Note: Board positions such as Chairperson, Treasurer, and Secretary, as well as committees are not noted here because they do not, or at least should not, have any authority. Chairpersons are servants of the assembly whether it is the assembly is the Board of Directors or an AGM. The Chairperson’s responsibility is to facilitate informed and considered decisions of the assembly they chair. Other Board of Directors positions are also servants of the assembly with other responsibilities. Committees are capacity building of the Board of Directors to do research and make recommendations on issues to the Board of Directors. None should have authority to supersede the Board of Directors responsibilities.
· Hired or selected by the Board of Directors and accountable to the Board of Directors.
· Responsible for achieving the purpose of the organization and the expectations of operations defined by the Board of Directors.
· Staff is capacity building of the CEO role. Other than issues of compromising Board defined expectations of operations including ethical staff treatment, staff are not a concern of the Board of Directors, Delegates or Ownership. Expectations of the CEO regarding staff should include hiring and training of specific capacities such as CEO succession planning, financial expertise, operational expertise etc.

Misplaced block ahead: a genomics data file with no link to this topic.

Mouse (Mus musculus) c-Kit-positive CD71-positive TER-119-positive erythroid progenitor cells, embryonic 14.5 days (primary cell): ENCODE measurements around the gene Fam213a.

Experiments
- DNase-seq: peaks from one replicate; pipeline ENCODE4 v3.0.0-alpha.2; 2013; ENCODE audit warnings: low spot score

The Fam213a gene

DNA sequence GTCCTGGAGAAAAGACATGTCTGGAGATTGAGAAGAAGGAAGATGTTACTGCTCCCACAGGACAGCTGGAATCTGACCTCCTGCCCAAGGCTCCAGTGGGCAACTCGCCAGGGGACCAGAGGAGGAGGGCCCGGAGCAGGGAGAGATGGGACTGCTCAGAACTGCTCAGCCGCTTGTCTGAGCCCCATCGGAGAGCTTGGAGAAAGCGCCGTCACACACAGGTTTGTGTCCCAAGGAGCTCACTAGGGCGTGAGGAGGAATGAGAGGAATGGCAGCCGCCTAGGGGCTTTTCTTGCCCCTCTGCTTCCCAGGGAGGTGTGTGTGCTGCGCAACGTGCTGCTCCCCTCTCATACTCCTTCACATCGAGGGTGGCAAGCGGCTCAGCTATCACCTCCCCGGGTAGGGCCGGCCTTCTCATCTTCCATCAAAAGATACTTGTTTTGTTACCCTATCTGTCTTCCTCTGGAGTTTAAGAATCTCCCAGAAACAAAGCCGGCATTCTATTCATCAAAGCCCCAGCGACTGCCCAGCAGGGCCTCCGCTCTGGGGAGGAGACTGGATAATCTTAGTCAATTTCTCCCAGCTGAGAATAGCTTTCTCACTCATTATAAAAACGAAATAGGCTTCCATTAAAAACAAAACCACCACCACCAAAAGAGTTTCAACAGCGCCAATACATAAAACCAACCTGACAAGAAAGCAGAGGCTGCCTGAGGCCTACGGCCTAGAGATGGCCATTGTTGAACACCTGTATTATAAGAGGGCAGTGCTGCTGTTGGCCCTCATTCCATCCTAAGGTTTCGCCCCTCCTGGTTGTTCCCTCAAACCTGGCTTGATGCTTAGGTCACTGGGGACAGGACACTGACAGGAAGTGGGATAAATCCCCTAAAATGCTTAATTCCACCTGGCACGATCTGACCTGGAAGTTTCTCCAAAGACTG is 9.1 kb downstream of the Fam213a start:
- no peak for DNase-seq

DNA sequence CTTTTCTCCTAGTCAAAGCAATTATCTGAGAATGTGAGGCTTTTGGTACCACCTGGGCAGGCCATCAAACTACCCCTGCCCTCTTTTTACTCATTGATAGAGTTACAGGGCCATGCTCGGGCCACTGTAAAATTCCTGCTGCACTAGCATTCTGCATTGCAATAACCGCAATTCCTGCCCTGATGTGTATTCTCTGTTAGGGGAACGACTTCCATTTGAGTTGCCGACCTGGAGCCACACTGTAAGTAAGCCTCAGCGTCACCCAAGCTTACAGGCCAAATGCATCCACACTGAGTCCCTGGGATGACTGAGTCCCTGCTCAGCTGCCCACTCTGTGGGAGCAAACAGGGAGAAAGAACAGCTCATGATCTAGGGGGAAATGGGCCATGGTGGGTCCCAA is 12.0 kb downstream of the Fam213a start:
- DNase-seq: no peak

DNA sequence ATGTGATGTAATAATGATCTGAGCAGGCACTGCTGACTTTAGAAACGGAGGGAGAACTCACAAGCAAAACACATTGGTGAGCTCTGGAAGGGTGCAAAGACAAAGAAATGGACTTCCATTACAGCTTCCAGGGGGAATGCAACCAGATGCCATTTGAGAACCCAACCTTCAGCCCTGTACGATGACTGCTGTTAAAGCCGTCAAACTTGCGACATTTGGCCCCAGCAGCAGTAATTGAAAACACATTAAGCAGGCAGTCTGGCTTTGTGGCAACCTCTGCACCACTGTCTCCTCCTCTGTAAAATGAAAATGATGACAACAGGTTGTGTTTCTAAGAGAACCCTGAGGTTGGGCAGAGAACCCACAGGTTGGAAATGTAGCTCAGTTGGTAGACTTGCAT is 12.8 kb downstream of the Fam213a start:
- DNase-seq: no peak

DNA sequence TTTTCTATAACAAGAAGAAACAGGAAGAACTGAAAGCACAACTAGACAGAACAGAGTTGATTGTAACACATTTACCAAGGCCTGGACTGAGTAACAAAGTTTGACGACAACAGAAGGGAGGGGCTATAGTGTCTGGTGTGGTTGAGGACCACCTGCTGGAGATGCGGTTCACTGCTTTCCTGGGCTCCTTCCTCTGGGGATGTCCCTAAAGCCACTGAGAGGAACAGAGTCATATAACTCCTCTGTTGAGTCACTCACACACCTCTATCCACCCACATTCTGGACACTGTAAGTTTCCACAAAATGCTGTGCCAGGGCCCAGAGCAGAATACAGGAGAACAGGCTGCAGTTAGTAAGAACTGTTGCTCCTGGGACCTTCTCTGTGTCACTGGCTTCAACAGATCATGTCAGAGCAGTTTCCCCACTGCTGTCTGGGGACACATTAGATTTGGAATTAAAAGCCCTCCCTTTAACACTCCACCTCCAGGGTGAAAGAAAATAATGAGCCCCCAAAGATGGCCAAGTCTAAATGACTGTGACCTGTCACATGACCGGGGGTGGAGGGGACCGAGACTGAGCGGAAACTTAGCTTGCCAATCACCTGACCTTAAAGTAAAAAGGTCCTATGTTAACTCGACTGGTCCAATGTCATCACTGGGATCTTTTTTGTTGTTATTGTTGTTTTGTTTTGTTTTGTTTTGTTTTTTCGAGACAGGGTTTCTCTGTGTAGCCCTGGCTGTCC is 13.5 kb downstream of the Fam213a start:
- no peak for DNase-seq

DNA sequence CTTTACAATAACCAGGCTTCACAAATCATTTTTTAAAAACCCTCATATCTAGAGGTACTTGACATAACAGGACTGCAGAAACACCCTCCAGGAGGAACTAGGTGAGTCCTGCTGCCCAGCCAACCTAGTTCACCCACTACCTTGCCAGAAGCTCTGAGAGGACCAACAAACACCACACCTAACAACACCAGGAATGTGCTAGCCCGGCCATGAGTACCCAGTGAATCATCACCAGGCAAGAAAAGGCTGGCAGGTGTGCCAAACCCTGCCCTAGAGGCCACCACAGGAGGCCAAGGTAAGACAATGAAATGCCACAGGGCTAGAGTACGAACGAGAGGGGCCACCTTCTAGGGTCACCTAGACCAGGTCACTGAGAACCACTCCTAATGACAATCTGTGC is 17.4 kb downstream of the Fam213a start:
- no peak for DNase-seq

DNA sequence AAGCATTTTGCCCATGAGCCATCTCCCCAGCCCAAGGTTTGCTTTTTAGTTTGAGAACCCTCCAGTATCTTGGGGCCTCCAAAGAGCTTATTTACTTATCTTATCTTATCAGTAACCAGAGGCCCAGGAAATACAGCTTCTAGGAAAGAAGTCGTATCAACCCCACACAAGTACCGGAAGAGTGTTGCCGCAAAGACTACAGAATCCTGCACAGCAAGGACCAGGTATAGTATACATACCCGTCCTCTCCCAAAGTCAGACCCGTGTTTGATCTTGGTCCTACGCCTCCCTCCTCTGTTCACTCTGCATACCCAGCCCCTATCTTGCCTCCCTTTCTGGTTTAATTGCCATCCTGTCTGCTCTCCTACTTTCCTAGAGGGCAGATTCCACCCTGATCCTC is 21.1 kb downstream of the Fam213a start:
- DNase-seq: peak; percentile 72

· Staff includes everyone other than the CEO involved in operations. This includes paid employees, volunteers, contractors. Staff, and accountability to the CEO, also includes anyone from the ownership side of governance who is involved in operations. They are all accountable to the CEO because the CEO is accountable for operational achievement.
|Servants of the Assemblies
· Assemblies whether they are a Board of Directors, General Meeting of the Ownership or Committee have authority for their responsibilities only as an assemble. Each assemble has individuals appointed to positions that assist in the assembly’s responsibilities.
· Servants of Assemblies do not make or control decisions of the assembly. Assembly Servants serve the needs of the assemble in either supporting the work of the assembly or in implementation of the assembly’s decisions.
|Servants of the Ownership
· Business or Organization